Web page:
Assembly Bill 961, the Community Energy Benefits Act is being championed by Assemblymember Eloise Gómez Reyes. If enacted into law, AB 961 would remove one of the key policy barriers reducing beneficial clean energy investments in low-income communities of color.
California leads the nation on clean energy technological innovation and climate policy, but the benefits of these efforts often don’t reach low-income communities of color. That’s in part because of a fatal flaw in how we measure the benefits that clean energy programs can bring to environmental justice communities – the low-income neighborhoods that get stuck with the worst pollution.
California’s Clean Energy Challenge
Low-income communities of color experience three key burdens from our energy system: disproportionate burdens from energy pollution with more dirty facilities closer to where they live, work and play; high energy burdens, paying nearly three times the percentage of their income on energy bills than their more affluent counterparts, forcing families to choose between paying to keep the lights on or for food and medicine; and significant barriers to participating in and benefiting from the state’s incredible suite of clean energy programs. As we move toward cleaner energy, we must center and follow the leadership of the environmental justice communities most impacted by our dirty energy status quo.
Greenlining, our partners, and equity leader Assemblymember Eloise Gómez Reyes are working to make sure low-income communities of color experience greater benefits with Assembly Bill 961 – the Community Energy Benefits Act. AB 961 will remove one of the key policy barriers reducing beneficial clean energy investments in low-income communities of color.
Right now, when the California Public Utilities Commission evaluates the impact of clean energy programs, it looks only at directly energy-related benefits. That means it doesn’t meaningfully consider things like reduced pollution, improved community health, or the jobs created by clean energy projects – stuff that’s referred to in ever-wonky energy speak as “non-energy benefits.”
But those “non-energy benefits” are vital to correcting the history of redlining in environmental justice communities.
If we don’t count the community impacts of a potential clean energy program or project it means we value communities and their needs at zero. We think environmental justice communities count and should be valued. We want the CPUC to consider a clean energy project’s ability to cut pollution, lower energy bills, improve fire safety, and support workforce development when authorizing or evaluating the impact of their clean energy investments decisions. We want officials to consider the real-world needs of environmental justice communities.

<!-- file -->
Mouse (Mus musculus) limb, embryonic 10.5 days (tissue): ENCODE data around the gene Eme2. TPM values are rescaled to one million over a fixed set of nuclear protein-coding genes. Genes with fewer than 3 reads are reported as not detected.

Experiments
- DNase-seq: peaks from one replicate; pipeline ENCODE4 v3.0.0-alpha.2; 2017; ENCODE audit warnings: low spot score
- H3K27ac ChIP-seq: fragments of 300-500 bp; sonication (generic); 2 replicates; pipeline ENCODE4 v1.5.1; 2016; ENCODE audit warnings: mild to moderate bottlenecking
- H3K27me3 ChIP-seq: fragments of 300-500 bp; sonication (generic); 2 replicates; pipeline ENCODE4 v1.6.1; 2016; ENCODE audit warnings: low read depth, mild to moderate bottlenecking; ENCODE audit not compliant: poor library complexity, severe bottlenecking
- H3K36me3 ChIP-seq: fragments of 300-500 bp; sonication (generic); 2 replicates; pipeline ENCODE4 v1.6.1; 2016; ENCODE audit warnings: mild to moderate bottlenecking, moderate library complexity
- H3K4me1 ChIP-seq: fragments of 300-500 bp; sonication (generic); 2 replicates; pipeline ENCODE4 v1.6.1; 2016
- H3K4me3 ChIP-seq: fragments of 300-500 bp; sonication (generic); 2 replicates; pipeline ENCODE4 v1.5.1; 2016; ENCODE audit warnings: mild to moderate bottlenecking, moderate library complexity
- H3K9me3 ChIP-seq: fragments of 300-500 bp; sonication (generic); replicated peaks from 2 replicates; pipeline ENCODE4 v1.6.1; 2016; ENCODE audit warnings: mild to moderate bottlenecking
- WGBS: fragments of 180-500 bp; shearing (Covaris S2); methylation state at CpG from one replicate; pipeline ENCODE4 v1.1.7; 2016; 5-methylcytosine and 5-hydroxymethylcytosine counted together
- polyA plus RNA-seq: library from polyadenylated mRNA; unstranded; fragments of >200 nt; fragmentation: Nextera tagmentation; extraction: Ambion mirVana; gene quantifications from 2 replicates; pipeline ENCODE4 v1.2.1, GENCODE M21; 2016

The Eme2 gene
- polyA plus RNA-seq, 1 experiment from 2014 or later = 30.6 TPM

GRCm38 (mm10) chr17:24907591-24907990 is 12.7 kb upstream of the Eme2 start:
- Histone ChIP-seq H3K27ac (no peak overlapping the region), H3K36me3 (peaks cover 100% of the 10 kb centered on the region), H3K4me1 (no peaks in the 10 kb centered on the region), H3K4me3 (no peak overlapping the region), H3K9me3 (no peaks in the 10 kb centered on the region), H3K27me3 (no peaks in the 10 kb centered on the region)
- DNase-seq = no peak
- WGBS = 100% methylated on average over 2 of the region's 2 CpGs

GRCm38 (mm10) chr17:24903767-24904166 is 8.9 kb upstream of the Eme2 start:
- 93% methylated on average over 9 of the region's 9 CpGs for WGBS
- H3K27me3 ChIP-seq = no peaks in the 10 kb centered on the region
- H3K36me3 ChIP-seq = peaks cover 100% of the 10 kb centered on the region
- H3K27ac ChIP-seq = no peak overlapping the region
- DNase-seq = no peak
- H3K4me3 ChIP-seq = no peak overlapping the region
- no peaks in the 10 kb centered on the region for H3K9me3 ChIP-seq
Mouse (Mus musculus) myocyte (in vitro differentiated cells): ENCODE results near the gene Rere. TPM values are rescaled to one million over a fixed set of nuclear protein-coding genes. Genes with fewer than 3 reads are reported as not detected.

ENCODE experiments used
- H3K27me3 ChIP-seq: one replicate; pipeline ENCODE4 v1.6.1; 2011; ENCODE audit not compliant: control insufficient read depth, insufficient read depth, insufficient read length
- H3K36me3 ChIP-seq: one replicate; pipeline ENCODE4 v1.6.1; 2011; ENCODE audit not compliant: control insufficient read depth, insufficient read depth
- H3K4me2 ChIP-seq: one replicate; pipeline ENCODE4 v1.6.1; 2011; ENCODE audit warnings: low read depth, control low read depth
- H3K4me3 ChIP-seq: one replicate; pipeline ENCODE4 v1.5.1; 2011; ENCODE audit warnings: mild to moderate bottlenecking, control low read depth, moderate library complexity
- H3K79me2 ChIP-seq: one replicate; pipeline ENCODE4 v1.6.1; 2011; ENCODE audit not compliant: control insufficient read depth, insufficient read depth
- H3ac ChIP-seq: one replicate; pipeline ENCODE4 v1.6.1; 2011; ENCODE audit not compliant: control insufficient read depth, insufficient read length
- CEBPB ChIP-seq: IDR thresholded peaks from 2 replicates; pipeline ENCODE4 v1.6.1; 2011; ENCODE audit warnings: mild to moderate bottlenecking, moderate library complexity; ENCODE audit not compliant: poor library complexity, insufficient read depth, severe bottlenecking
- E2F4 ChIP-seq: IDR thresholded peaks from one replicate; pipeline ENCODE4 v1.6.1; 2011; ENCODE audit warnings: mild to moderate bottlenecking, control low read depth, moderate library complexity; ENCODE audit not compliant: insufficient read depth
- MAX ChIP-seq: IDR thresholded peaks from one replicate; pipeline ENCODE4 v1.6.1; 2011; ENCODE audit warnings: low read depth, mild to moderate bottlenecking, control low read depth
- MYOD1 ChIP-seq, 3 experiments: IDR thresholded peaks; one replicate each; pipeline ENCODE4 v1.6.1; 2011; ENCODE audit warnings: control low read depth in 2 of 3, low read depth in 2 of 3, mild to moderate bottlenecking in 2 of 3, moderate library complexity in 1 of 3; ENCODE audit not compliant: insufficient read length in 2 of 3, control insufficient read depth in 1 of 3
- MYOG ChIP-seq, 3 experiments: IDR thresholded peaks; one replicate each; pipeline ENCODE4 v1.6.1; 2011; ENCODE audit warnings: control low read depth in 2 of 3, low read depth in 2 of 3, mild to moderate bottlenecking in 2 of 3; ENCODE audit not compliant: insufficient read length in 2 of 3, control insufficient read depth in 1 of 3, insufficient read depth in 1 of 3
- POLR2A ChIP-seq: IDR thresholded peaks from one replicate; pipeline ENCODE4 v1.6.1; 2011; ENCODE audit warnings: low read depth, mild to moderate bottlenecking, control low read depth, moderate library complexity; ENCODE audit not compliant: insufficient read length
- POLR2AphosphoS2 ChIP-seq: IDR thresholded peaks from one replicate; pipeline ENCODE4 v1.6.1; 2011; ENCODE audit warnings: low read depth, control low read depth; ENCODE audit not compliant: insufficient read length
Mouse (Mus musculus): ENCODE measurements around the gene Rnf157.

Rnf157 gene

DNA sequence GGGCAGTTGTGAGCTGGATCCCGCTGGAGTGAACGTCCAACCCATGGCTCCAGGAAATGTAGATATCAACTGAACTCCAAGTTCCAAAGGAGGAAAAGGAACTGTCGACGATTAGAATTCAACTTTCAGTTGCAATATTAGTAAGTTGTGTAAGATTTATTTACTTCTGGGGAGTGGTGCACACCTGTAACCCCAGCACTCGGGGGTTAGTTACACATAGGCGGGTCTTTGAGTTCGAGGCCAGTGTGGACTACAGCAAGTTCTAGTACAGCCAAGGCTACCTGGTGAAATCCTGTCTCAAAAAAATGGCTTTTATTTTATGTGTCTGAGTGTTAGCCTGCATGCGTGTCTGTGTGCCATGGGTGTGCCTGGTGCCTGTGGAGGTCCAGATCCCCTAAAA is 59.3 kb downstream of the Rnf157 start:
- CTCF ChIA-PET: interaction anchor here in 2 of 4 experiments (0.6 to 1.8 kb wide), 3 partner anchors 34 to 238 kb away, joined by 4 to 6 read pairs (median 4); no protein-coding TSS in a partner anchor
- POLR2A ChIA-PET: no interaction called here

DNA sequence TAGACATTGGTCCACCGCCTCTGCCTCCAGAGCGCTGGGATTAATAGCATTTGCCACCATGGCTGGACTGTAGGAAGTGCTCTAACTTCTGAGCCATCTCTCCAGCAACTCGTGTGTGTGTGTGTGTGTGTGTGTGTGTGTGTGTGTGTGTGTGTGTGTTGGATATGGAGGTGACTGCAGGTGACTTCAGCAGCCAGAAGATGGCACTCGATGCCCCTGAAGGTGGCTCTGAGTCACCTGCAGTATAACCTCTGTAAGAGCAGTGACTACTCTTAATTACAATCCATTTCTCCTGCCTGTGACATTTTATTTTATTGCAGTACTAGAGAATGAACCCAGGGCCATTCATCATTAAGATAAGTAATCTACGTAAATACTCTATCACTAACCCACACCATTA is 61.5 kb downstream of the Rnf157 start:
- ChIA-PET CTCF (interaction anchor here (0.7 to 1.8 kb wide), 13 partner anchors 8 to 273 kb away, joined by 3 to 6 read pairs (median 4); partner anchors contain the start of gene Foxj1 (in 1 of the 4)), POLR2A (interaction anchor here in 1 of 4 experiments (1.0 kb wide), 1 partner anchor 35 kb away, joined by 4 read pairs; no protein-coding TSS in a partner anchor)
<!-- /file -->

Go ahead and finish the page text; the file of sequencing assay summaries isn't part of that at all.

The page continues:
AB 961 Helps Makes Sure Environmental Justice Communities Count
AB 961 will help do that. It formalizes a recommendation in the California Energy Commission’s unanimously adopted SB 350 Low-Income Barriers Study to establish common definitions of “non-energy benefits,” develop standards to measure them, and prioritize projects that promote them in environmental justice communities.
Greenlining believes defining, valuing and prioritizing these beneficial features of clean energy projects and programs will produce better and more cost-effective investments in the communities that need them the most. As the California Energy Commission explained, “Recognizing non-energy benefits not only helps justify the costs of such programs, but can convey a clearer picture of the societal benefits from such investments of public funds.” We know investing in environmental justice communities can result in lower energy bills for low-income customers in addition to promoting jobs and economic development.
This gives all California ratepayers a greater return on our clean energy investments. Counting the things that matter most to low-income communities of color when planning our clean energy transition benefits all Californians, not just environmental justice communities. For example, you can see the incredible results of when the CPUC values public health, community engagement, lower energy bills, workforce development and tenant protections in its recent decision adopting 11 community-led clean energy pilots in the San Joaquin Valley.
California’s Assembly Committee on Utilities and Energy will hear AB 961 on April 10th. If you would like to support AB 961, please send in a support letter to Madeline Stano Energy Equity Legal Counsel with The Greenlining Institute. A sample support letter can be found here.
Madeline Stano is Greenlining’s Energy Equity Legal Counsel. Follow them on Twitter.